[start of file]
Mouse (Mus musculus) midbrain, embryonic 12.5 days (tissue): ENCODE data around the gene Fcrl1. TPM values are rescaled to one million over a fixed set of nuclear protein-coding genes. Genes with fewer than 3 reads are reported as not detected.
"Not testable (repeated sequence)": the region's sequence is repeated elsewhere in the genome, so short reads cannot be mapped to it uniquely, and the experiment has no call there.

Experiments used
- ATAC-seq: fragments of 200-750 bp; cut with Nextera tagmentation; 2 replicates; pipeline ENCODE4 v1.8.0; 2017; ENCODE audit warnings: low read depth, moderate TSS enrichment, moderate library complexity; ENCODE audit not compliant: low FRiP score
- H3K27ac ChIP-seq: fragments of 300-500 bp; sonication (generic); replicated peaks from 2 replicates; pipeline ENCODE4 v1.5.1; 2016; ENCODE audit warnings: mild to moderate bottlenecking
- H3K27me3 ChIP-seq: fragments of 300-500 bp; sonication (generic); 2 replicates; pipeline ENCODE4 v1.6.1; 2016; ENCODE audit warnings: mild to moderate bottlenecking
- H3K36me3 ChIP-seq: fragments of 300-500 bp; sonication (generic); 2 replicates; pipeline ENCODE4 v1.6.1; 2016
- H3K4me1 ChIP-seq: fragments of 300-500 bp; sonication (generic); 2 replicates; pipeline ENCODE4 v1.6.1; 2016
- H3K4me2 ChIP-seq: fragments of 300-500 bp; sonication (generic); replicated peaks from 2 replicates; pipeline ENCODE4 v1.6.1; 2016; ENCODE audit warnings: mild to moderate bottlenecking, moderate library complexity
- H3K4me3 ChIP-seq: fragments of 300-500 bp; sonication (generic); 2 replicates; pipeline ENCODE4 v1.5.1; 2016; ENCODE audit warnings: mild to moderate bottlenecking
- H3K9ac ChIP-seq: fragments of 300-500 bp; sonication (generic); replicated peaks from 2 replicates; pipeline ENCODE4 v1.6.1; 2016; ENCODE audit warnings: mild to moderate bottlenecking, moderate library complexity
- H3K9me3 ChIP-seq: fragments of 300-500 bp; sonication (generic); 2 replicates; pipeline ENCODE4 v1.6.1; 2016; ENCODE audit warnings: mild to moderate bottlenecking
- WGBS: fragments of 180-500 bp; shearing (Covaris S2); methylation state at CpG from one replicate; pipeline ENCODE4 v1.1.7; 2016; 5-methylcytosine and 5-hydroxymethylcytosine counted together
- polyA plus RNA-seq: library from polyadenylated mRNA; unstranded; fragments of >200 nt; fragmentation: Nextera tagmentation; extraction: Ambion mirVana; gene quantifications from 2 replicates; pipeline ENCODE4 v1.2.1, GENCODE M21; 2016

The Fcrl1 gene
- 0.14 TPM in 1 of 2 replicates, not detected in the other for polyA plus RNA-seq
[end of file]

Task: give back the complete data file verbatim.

Mouse (Mus musculus) midbrain, embryonic 12.5 days (tissue): ENCODE data around the gene Fcrl1. TPM values are rescaled to one million over a fixed set of nuclear protein-coding genes. Genes with fewer than 3 reads are reported as not detected.
"Not testable (repeated sequence)": the region's sequence is repeated elsewhere in the genome, so short reads cannot be mapped to it uniquely, and the experiment has no call there.

Experiments used
- ATAC-seq: fragments of 200-750 bp; cut with Nextera tagmentation; 2 replicates; pipeline ENCODE4 v1.8.0; 2017; ENCODE audit warnings: low read depth, moderate TSS enrichment, moderate library complexity; ENCODE audit not compliant: low FRiP score
- H3K27ac ChIP-seq: fragments of 300-500 bp; sonication (generic); replicated peaks from 2 replicates; pipeline ENCODE4 v1.5.1; 2016; ENCODE audit warnings: mild to moderate bottlenecking
- H3K27me3 ChIP-seq: fragments of 300-500 bp; sonication (generic); 2 replicates; pipeline ENCODE4 v1.6.1; 2016; ENCODE audit warnings: mild to moderate bottlenecking
- H3K36me3 ChIP-seq: fragments of 300-500 bp; sonication (generic); 2 replicates; pipeline ENCODE4 v1.6.1; 2016
- H3K4me1 ChIP-seq: fragments of 300-500 bp; sonication (generic); 2 replicates; pipeline ENCODE4 v1.6.1; 2016
- H3K4me2 ChIP-seq: fragments of 300-500 bp; sonication (generic); replicated peaks from 2 replicates; pipeline ENCODE4 v1.6.1; 2016; ENCODE audit warnings: mild to moderate bottlenecking, moderate library complexity
- H3K4me3 ChIP-seq: fragments of 300-500 bp; sonication (generic); 2 replicates; pipeline ENCODE4 v1.5.1; 2016; ENCODE audit warnings: mild to moderate bottlenecking
- H3K9ac ChIP-seq: fragments of 300-500 bp; sonication (generic); replicated peaks from 2 replicates; pipeline ENCODE4 v1.6.1; 2016; ENCODE audit warnings: mild to moderate bottlenecking, moderate library complexity
- H3K9me3 ChIP-seq: fragments of 300-500 bp; sonication (generic); 2 replicates; pipeline ENCODE4 v1.6.1; 2016; ENCODE audit warnings: mild to moderate bottlenecking
- WGBS: fragments of 180-500 bp; shearing (Covaris S2); methylation state at CpG from one replicate; pipeline ENCODE4 v1.1.7; 2016; 5-methylcytosine and 5-hydroxymethylcytosine counted together
- polyA plus RNA-seq: library from polyadenylated mRNA; unstranded; fragments of >200 nt; fragmentation: Nextera tagmentation; extraction: Ambion mirVana; gene quantifications from 2 replicates; pipeline ENCODE4 v1.2.1, GENCODE M21; 2016

The Fcrl1 gene
- 0.14 TPM in 1 of 2 replicates, not detected in the other for polyA plus RNA-seq